Not everything here is so intense. There’s humor, too: momentary vaccillation over where to shut an idea down (which is how the concert eventually will end), wait-I’m-not-finished, can-I-keep-going-I’m-really-onto-something, those type of knowing moments that only exist within the kind of warm camaraderie that these players are relishing, knowing that it will probably be their last time together. It’s criminal that this trio wasn’t better documented on record – although one can only imagine how many prized cassette recordings might be stashed away in personal collections throughout the five boroughs of New York. So this pristinely recorded document takes on an even more important hstorical significance. Simply one of the best, most exhilarating, and most tantalizing recordings of the year.

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October 15, 2012 Posted by | jazz, Music, music, concert, review, Reviews | , , , , , , , , , , , , , , , | Leave a comment

An Unexpected Treat from Dave Holland and Pepe Habichuela

Spring cleaning has its rewards. Pretty much every attempt to clean up the server at Lucid Culture HQ causes strange and sometimes beautiful things to float to the surface. Case in point: this album. The media kit file wouldn’t open and went into the trash, but the tracks remained. A listen to the first song was addictive – it was impossible to stop with the next track, and the one after that. The first begins with a long, flamenco-tinged bass solo, of all things. Flamenco guitar follows it, solo, darkly atmospheric rather than all melodramatic like the Gipsy Kings, with the thump of a cajon in the background. It’s basically a modal vamp on a couple of chords, the guitar with a harplike clarity and articulation. What was this magical music and who was playing it?

A little googling revealed the answer: back in October, legendary jazz bassist Dave Holland joined forces with Spanish gypsy flamenco guitarist Pepe Habichuela and his son Joseli (of crossover flamenco group Ketama) along with a percussionist, and put out this tremendously cool album, simply titled Hands. As it turns out, this is the result of a rather long process, Holland seeking to immerse himself in flamenco and become a good flamenco bassist rather than trying to jazz up the music, sometimes playing vocal lines on his bass. To his credit, not only did he become a good flamenco bassist, he keeps very good company. Although this is a pretty straight-up flamenco album, there are other influences here, especially Brazilian. What’s most striking is how judicious and thoughtful the guitar is, and how unpredictable the compositions are. There are crescendos to big choruses, but no cliches, and also no grand guignol, and a lot of counterintuitive touches. For example, on Camaron (“Shrimp”), Habichuela essentially plays an indie rock melody, Holland responding with a long, aptly cantabile solo. Then, on El Ritmo Me Lleva (“The Beat Moves Me”), the two guitars and bass follow a rhumba beat, with an airy, almost Pat Metheny-ish feel.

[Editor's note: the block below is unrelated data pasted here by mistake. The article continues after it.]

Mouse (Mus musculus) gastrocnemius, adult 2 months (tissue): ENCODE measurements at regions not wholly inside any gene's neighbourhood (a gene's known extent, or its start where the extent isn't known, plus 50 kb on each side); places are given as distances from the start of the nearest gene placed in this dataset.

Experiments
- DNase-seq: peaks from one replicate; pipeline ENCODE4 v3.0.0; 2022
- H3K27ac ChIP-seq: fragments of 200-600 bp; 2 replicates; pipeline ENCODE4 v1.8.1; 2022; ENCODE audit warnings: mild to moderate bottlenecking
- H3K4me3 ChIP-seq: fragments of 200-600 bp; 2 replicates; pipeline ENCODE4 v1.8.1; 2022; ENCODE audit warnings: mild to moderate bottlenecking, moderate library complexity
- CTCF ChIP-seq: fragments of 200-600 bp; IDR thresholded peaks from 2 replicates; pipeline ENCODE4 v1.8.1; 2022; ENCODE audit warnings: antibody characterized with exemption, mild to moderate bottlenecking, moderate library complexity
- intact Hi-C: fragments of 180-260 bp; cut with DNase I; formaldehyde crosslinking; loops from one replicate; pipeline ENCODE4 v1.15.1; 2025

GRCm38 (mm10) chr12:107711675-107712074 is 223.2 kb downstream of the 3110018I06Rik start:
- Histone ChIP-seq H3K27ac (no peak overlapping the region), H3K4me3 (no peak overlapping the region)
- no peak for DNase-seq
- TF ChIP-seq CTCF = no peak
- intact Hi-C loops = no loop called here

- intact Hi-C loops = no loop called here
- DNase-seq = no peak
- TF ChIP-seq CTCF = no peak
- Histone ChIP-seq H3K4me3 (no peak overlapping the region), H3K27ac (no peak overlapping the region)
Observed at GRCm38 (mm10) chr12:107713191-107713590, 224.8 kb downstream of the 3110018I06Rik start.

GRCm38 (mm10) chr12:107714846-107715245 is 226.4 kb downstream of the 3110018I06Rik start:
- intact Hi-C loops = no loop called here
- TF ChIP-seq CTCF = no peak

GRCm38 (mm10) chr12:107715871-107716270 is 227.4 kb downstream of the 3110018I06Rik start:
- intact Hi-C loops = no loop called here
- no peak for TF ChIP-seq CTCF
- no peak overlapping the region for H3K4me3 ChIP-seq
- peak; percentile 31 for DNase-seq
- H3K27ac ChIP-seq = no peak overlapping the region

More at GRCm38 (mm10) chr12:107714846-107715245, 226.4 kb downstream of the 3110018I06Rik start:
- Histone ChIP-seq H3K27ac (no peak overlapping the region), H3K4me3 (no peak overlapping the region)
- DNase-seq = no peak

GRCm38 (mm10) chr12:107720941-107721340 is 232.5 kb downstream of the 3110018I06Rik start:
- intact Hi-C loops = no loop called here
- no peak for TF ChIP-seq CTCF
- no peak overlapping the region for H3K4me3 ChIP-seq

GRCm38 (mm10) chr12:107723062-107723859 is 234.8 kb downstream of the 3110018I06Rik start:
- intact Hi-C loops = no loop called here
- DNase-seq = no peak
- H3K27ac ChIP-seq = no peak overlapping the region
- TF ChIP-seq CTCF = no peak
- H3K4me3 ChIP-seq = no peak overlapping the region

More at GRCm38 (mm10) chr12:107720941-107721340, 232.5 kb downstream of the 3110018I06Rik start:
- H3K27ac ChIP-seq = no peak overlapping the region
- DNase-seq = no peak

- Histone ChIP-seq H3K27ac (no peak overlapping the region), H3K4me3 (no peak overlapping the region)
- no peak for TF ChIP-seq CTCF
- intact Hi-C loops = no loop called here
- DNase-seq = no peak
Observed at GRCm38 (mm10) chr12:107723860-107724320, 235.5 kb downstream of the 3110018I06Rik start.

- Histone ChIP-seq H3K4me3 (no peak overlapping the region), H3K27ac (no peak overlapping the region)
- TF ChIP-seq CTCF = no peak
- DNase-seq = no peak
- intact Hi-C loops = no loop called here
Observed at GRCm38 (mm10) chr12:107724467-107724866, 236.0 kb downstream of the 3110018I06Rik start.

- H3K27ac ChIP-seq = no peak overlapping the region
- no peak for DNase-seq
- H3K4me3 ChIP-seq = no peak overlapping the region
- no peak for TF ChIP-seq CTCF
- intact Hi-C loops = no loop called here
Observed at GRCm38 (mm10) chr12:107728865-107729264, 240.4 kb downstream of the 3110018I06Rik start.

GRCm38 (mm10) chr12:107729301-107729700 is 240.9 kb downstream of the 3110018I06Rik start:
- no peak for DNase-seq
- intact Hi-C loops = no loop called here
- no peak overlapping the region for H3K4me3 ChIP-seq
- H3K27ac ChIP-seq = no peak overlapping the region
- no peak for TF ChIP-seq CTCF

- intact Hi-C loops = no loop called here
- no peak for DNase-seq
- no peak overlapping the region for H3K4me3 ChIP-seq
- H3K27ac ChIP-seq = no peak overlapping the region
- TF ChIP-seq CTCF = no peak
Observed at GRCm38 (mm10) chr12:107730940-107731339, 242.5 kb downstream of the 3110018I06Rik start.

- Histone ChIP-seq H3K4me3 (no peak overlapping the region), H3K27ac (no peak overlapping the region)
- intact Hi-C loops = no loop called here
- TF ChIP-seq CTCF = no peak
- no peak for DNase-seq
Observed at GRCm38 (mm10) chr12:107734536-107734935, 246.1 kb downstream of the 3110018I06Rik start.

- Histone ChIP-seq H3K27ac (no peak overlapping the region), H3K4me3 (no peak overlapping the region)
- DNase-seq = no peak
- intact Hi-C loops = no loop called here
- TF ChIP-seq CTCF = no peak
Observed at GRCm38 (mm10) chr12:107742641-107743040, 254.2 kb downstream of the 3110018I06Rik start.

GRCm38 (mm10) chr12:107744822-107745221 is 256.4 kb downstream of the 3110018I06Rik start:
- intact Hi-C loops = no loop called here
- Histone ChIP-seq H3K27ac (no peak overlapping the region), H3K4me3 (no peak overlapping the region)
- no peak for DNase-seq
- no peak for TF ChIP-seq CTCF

The title track starts out hinting at samba but quickly goes back to a tersely bristling flamenco groove, following an absolutely delicious, un-flamencoish chord progression and then a long, pensive bass solo that again stays solidly in flamenco territory. Likewise, Holland mimics the guitars on the most traditional number here, Puente Quebrao. Habichuela offers a solo guitar tribute to his new bass-playing friend; Joyride, by Holland, is the gentlest, most Brazilian-inflected tune here. There’s also the joyously crescendoing, tango-tinged Subi la Questa; Holland’s Whirling Dervish, a spotlight for Josemi’s rapidfire fretwork, and the rippling closing track. What a fun discovery at close to midnight on a work night – it’s less like being transported to a sangria-fueled gypsy campfire than to Holland’s studio where this beautifully intricate stuff began life.

April 11, 2011 Posted by | gypsy music, Music, music, concert, review, Reviews, world music | , , , , , , , , , , , , , , , , , , , , , | Leave a comment